Recognise This! – The way work gets done is changing. Century-old management structures must change to keep up.

Do you ever wish you had a crystal ball that could show you what you need to be doing now to create leaders equipped to handle the rapidly changing world of work?

Hay Group has provided just such a glimpse into the future and the guidebook to prepare in their Leadership 2030: Building the New Leader report. I’ve identified three clear themes in the report where a culture of appreciation built on strategic recognition fosters just this kind of leader needed to meet the challenges of “globalisation 2.0.”

Global management requires flat, matrix organisational structures.

“Organisations will have to radically adapt their cultures, structures, systems and processes in order to survive the new world order – and managing in matrix structures, where information flows around the organisation and around the globe in a way that renders traditional hierarchies and reporting lines redundant, is one of the biggest challenges. …

“In practical terms, this means that international companies need to adapt their global strategies for local markets – a process that will be helped by … encouraging more cross-country and cross-functional collaboration. They will also need to be more agile, as the best global companies operate like a flattened matrix, where information and authority flow in all directions.”

Traditional hierarchical management structures in which decisions flow down from the top will no longer work. Instead, organisations must encourage employees at all levels to build deep relationships across these traditional hierarchical boundaries as well as across teams, divisions and geographies.

One of the most effective ways to achieve this is through encouraging employees to notice and formally recognise the efforts, achievements and contributions of colleagues regardless of physical proximity. Nothing builds stronger relationships than successful collaborations based on appreciation and trust.

Employee retention morphs into personal loyalty.

“Additionally, they will need the ability to lead diverse teams over which they may have no direct authority and to find new ways of engendering personal loyalty in an environment where the old loyalties between employer and employee are declining due to the distance between them.”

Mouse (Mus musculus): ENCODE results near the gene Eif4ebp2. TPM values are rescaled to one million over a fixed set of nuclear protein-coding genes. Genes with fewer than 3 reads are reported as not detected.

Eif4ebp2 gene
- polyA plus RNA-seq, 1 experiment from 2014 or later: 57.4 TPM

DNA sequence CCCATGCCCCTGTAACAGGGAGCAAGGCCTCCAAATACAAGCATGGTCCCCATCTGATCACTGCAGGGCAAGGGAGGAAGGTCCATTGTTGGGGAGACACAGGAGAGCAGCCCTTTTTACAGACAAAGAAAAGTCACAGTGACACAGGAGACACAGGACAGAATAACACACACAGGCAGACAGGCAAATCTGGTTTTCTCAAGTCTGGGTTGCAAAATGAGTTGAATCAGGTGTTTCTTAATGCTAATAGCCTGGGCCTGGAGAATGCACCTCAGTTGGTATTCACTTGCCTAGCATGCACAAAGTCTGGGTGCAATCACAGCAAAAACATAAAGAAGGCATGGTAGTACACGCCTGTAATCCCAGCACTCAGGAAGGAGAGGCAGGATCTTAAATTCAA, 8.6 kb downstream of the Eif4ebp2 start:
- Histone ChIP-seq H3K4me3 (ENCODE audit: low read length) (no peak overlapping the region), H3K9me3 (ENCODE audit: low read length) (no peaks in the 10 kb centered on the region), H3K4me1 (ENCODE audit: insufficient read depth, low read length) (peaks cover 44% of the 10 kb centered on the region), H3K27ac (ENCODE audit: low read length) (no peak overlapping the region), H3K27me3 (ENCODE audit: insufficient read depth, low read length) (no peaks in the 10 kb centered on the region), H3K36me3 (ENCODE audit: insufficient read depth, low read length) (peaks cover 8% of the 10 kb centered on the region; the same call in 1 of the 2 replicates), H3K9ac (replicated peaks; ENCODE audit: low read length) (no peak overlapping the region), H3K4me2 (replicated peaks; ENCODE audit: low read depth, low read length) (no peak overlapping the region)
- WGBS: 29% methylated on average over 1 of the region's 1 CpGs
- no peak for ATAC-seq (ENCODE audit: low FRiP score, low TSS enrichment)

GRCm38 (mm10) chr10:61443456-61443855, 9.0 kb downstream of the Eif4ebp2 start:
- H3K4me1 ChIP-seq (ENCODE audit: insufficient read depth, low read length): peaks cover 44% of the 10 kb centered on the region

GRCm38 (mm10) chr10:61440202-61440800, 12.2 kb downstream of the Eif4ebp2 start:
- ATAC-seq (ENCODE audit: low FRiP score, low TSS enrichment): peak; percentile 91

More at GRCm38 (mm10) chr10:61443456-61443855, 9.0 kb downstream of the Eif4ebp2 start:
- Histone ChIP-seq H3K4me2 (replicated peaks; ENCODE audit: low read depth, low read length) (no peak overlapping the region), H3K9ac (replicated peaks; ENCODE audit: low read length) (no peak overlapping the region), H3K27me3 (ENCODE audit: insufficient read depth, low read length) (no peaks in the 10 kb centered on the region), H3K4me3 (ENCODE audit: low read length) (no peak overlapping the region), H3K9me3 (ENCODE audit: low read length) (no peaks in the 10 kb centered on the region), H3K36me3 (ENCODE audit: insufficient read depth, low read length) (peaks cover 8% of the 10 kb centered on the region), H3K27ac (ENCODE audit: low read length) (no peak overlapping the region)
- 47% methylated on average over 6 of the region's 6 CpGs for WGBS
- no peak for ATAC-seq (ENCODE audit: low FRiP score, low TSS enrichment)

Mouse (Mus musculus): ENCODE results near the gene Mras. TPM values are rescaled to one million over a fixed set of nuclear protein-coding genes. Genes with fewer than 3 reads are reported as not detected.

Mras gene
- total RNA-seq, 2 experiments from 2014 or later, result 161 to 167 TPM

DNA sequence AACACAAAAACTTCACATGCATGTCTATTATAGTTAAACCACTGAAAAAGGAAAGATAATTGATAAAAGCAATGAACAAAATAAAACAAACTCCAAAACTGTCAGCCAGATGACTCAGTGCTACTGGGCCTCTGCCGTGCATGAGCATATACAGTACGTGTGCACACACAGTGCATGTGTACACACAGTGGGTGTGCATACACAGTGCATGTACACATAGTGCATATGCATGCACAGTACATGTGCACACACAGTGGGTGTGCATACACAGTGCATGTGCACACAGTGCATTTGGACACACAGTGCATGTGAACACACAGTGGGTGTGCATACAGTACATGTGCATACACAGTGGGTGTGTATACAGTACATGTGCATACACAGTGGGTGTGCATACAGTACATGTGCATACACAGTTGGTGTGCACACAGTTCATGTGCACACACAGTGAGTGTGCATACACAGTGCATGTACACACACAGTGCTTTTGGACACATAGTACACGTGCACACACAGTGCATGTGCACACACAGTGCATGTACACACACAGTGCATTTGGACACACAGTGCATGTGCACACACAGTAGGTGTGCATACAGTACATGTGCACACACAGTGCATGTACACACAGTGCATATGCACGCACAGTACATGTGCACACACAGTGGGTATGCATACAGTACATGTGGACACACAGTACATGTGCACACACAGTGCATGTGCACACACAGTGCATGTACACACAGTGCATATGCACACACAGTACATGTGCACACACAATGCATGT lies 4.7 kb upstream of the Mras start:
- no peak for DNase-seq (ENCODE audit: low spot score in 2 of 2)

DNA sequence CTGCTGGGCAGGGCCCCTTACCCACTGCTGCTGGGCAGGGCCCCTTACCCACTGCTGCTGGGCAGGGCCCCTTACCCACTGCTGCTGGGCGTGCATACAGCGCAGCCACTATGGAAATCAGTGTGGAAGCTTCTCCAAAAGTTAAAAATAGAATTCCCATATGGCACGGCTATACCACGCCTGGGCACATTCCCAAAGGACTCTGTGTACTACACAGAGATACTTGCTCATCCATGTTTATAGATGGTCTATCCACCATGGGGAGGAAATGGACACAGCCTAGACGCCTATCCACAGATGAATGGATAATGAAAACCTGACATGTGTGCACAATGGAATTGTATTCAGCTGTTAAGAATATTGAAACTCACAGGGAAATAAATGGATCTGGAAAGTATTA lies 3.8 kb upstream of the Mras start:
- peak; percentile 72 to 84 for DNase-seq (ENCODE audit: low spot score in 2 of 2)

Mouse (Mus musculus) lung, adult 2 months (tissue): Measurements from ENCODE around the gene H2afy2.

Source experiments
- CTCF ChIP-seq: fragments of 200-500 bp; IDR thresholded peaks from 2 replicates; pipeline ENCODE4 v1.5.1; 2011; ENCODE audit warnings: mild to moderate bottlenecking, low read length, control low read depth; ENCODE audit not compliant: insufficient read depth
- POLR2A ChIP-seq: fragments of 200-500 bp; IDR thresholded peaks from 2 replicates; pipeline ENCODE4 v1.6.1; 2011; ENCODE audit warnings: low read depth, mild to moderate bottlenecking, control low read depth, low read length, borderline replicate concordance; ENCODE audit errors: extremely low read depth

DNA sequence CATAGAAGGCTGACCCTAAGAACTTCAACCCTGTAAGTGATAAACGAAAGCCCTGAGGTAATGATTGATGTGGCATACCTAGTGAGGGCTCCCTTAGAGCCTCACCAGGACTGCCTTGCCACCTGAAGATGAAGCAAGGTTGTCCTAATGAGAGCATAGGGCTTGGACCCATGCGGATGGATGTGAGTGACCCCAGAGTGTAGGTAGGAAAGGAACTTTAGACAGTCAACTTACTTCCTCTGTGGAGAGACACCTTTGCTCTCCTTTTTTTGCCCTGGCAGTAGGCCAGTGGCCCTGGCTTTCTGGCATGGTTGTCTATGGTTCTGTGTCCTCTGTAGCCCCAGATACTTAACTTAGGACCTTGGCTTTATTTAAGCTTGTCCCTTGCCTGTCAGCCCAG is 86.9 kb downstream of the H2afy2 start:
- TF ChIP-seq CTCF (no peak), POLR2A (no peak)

Managers will truly become “leaders” of teams with members who report to other people in the organisation. To get the best performance out of all team members, leaders will need to foster horizontal loyalty between team members regardless of position, level or reporting structure in the organisation.  Research has proven simply saying “thank you” increases the likelihood of people willingly helping again in the future – the foundation of loyal and productive teams.

Recognition and Values-Driven Engagement Become More Entrenched “Hard” Management Practices.

“Individualisation has an enormous impact on employees’ loyalty and motivation to perform, with ‘soft factors’ such as recognition, self-development, self-direction, values-driven engagement and work-life balance often taking precedence over traditional factors like pay and promotion.”

My CEO, Eric Mosley, and I wrote the book on how to move recognition from anecdotal morale-booster to data-driven business discipline. Key to that is values-based recognition proven to increase employee engagement.

Read through Hay Group’s research. How else do you see these megatrends impacting your organisation over the next 15 years?

Thank you! Your subscription has been confirmed. You'll hear from us soon.